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(PHP 5 < 5.4.0, sqlite >= 1.0.0)

sqlite_create_function -- SQLiteDatabase::createFunction Registers a "regular" User Defined Function for use in SQL statements


void sqlite_create_function ( resource $dbhandle , string $function_name , callable $callback [, int $num_args = -1 ] )

Object oriented style (method):

public void SQLiteDatabase::createFunction ( string $function_name , callable $callback [, int $num_args = -1 ] )

sqlite_create_function() allows you to register a PHP function with SQLite as an UDF (User Defined Function), so that it can be called from within your SQL statements.

The UDF can be used in any SQL statement that can call functions, such as SELECT and UPDATE statements and also in triggers.



The SQLite Database resource; returned from sqlite_open() when used procedurally. This parameter is not required when using the object-oriented method.


The name of the function used in SQL statements.


Callback function to handle the defined SQL function.

Note: Callback functions should return a type understood by SQLite (i.e. scalar type).


Hint to the SQLite parser if the callback function accepts a predetermined number of arguments.

Note: Two alternative syntaxes are supported for compatibility with other database extensions (such as MySQL). The preferred form is the first, where the dbhandle parameter is the first parameter to the function.

Return Values

No value is returned.


Example #1 sqlite_create_function() example

function md5_and_reverse($string

if (
$dbhandle sqlite_open('mysqlitedb'0666$sqliteerror)) {
$sql  'SELECT md5rev(filename) FROM files';
$rows sqlite_array_query($dbhandle$sql);
} else {
'Error opening sqlite db: ' $sqliteerror;

In this example, we have a function that calculates the md5 sum of a string, and then reverses it. When the SQL statement executes, it returns the value of the filename transformed by our function. The data returned in $rows contains the processed result.

The beauty of this technique is that you do not need to process the result using a foreach loop after you have queried for the data.

PHP registers a special function named php when the database is first opened. The php function can be used to call any PHP function without having to register it first.

Example #2 Example of using the PHP function

sqlite_array_query($dbhandle"SELECT php('md5', filename) from files");

This example will call the md5() on each filename column in the database and return the result into $rows


For performance reasons, PHP will not automatically encode/decode binary data passed to and from your UDF's. You need to manually encode/decode the parameters and return values if you need to process binary data in this way. Take a look at sqlite_udf_encode_binary() and sqlite_udf_decode_binary() for more details.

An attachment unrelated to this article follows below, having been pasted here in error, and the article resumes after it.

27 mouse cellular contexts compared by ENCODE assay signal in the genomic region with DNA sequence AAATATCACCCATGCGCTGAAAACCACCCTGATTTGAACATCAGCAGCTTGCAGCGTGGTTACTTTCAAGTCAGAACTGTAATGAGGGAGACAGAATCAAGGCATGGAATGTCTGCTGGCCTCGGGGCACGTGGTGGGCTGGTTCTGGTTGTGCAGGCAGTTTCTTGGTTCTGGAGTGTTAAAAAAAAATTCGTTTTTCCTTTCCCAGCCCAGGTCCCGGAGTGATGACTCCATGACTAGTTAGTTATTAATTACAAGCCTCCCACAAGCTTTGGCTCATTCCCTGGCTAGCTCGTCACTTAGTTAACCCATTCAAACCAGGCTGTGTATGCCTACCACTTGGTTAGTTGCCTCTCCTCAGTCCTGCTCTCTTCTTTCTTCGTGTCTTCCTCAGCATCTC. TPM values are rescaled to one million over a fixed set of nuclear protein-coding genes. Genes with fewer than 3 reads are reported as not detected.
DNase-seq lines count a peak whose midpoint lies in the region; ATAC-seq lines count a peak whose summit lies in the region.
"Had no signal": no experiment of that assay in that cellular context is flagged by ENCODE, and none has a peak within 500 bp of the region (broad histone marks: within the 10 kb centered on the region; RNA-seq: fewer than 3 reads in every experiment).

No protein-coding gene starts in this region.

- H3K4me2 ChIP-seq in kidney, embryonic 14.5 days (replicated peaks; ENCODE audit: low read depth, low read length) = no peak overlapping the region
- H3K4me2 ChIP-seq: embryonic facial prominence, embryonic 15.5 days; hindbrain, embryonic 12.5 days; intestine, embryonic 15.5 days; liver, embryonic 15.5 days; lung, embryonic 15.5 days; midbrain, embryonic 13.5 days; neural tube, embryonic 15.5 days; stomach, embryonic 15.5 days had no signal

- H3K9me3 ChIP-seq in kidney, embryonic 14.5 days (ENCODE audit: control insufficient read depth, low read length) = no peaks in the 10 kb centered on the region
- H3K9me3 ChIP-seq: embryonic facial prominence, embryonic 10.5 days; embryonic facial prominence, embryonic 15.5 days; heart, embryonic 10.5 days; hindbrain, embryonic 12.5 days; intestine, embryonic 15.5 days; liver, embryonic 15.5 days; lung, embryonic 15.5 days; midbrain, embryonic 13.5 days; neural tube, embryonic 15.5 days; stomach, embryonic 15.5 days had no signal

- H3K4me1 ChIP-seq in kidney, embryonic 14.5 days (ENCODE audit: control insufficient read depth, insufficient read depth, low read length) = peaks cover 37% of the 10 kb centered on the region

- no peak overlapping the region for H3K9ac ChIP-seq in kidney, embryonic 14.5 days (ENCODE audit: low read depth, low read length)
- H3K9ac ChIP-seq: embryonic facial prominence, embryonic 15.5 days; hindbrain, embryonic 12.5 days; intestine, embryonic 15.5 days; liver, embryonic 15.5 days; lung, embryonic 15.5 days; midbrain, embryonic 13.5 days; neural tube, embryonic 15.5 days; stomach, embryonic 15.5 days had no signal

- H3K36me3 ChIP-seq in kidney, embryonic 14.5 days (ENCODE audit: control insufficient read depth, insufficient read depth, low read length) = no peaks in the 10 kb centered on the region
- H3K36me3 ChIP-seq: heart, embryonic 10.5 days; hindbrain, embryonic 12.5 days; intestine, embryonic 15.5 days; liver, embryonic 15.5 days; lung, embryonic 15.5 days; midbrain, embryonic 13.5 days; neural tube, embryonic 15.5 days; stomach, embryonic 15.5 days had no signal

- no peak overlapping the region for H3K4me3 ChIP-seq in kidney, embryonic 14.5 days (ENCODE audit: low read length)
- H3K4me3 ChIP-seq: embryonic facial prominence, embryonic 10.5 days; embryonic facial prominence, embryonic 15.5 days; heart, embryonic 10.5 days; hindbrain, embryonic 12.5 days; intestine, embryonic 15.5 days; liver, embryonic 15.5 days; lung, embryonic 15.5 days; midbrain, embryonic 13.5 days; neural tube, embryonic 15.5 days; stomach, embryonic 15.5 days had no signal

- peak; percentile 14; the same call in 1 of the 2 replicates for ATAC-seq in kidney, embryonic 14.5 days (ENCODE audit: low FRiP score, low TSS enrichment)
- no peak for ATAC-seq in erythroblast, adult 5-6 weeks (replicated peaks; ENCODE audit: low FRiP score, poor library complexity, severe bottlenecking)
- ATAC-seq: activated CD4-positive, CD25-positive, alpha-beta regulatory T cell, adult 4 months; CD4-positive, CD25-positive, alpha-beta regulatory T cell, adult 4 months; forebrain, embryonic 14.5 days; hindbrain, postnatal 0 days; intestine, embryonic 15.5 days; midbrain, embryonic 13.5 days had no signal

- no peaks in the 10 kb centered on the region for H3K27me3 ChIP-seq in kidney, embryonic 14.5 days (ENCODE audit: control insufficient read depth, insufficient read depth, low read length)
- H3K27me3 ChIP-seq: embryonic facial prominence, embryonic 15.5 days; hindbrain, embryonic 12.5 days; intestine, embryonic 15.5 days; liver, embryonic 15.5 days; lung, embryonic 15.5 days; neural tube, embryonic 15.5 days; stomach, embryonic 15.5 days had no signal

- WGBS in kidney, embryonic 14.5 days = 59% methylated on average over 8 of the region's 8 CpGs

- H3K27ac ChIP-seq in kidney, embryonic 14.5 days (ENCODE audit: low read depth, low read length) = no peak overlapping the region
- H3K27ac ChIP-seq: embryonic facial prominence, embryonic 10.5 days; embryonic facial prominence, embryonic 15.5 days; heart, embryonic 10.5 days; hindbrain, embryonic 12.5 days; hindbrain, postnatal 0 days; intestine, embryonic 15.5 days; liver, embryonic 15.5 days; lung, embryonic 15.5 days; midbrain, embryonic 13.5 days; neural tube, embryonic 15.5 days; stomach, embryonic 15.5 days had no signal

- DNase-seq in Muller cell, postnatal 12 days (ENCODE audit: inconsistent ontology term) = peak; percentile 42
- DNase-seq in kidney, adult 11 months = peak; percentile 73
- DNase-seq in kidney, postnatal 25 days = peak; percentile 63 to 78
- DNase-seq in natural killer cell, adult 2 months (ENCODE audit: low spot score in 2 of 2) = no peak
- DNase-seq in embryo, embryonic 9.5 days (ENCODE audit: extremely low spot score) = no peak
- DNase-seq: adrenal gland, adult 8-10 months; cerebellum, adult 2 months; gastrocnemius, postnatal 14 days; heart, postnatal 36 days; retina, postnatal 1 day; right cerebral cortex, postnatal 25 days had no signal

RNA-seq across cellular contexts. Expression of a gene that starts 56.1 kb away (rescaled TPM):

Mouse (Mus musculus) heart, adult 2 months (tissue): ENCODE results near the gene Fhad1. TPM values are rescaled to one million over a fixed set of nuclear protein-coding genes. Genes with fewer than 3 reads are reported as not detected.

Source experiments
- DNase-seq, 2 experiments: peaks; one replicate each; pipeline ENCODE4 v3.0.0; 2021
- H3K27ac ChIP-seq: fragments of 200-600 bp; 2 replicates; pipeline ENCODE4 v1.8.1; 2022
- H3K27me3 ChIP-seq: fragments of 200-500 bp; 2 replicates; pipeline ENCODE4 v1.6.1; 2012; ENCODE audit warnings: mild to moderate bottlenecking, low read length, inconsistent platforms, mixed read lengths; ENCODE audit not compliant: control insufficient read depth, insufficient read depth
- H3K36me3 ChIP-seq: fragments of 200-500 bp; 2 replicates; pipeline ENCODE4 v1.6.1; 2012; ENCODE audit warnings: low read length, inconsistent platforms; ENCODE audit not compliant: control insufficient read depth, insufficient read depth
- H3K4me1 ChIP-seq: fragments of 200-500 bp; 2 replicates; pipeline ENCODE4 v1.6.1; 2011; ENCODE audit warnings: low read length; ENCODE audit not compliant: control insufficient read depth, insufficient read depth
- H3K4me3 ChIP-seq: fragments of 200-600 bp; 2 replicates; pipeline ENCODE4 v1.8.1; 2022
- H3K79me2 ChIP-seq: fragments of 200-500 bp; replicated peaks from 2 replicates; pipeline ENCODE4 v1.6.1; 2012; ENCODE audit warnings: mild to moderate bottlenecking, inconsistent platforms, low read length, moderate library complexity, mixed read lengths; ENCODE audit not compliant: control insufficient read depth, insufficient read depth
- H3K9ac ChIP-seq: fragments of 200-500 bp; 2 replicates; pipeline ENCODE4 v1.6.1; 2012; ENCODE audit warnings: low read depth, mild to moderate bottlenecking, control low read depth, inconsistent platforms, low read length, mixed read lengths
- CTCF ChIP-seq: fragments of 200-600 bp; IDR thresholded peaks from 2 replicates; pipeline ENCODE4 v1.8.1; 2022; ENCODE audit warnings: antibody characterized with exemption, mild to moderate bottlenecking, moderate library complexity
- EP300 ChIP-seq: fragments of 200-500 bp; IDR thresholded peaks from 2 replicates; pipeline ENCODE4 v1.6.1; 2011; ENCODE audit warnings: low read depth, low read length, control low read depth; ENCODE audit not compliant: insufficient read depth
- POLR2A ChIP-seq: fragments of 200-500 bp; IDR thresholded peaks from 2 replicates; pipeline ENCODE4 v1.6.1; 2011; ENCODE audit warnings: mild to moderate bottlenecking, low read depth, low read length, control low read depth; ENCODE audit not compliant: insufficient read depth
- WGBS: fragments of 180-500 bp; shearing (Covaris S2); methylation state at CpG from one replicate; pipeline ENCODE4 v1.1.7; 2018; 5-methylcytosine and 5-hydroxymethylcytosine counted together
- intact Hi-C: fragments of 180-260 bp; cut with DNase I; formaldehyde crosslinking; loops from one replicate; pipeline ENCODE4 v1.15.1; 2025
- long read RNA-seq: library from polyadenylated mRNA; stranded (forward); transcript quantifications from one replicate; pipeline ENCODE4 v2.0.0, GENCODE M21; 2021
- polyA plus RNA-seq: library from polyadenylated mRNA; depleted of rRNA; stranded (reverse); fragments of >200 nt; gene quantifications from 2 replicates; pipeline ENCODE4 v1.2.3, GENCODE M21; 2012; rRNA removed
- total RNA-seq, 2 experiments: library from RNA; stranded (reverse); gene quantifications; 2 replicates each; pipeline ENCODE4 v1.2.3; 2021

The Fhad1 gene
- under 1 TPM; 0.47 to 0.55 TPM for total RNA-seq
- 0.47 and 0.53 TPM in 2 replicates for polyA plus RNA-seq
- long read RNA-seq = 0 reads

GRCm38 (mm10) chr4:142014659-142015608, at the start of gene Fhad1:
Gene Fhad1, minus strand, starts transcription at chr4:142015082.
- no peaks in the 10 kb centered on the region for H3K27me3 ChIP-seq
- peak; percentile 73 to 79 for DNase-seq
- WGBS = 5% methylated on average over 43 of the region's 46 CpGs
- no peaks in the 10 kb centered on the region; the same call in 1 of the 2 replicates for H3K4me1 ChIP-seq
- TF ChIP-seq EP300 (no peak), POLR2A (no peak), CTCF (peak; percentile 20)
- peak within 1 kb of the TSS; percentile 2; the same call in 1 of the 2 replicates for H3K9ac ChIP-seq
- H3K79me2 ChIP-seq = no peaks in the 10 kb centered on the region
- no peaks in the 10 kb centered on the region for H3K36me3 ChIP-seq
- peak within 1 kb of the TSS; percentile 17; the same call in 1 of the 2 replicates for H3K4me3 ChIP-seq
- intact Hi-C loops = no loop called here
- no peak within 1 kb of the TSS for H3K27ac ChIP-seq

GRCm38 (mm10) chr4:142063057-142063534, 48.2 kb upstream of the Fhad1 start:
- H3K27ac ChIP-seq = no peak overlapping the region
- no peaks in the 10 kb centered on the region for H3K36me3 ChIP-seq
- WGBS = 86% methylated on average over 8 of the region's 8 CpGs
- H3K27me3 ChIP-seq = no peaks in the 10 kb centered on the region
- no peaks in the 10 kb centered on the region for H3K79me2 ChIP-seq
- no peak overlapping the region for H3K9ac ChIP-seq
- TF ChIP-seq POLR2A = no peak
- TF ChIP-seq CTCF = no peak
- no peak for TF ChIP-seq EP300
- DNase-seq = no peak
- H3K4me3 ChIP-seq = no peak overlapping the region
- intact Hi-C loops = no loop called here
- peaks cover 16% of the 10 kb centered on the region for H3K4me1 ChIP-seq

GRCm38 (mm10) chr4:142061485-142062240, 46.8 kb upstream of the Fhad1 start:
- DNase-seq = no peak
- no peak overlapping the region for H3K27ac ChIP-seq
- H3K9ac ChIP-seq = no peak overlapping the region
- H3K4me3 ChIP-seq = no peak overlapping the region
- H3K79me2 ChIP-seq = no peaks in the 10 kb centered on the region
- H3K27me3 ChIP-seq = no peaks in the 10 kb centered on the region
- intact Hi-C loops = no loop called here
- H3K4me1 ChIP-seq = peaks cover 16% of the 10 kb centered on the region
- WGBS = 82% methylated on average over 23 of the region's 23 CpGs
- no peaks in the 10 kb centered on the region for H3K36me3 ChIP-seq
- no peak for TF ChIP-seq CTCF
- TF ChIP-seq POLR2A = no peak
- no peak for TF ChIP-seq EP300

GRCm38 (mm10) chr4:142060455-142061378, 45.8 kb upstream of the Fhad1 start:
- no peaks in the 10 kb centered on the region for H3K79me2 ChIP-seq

It is not recommended to use UDF's to handle processing of binary data, unless high performance is not a key requirement of your application.


You can use sqlite_create_function() and sqlite_create_aggregate() to override SQLite native SQL functions.

See Also

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User Contributed Notes 4 notes

info at myphp dot it
12 years ago
The function can be a method of a class:


class sqlite_function {



$dbhandle = sqlite_open('SQLiteDB');

sqlite_create_function($dbhandle, 'md5', array('sqlite_function', 'md5'), 1);

// From now on, you can use md5 function inside your SQL statements


It works fine :)
anrdaemon at freemail dot ru
5 months ago
The (probably) all too often requested regexp() function actually works just fine.


= new PDO('sqlite::memory:', null, null, [PDO::ATTR_ERRMODE => PDO::ERRMODE_EXCEPTION]);

$db->sqliteCreateFunction('regexp', function($y, $x) { return preg_match('/' . addcslashes($y, '/') . '/', $x); }, 2);

$db->query('SELECT ("Things!" REGEXP "^T") `result`');

5 years ago
Although you can create an UDF named 'regexp()', I think it won't be registered as REGEXP operator..

//registering REGEXP
function my_sqlite_regexp($x,$y){
    return (int)

//testing regexp as function, working
$res = $db->query("SELECT * FROM x WHERE regexp(c,'h')", SQLITE_ASSOC , $err) ;

//testing regexp as operator, not working, near "REGEXP": syntax error
$res = $db->query("SELECT * FROM x WHERE c REGEXP 'h'", SQLITE_ASSOC , $err);

I'd also swapped the function parameters $x and $y, but also not works..
From SQLite documentation:
"The REGEXP operator is a special syntax for the regexp() user function. No regexp() user function is defined by default and so use of the REGEXP operator will normally result in an error message. If a application-defined SQL function named "regexp" is added at run-time, that function will be called in order to implement the REGEXP operator."
12 years ago
In my previous comment, there was an error in the code which was causing the issue.

Removing the surrounding quotes from from_unixtime()'s return value solved the issue, and so UDFs _do work_ from within DELETEs and INSERTs!  Yay!


// SQLite UDF
function from_unixtime($unixtime)
date('Y-m-d H:i:s', $unixtime);  // no surrouding quotes

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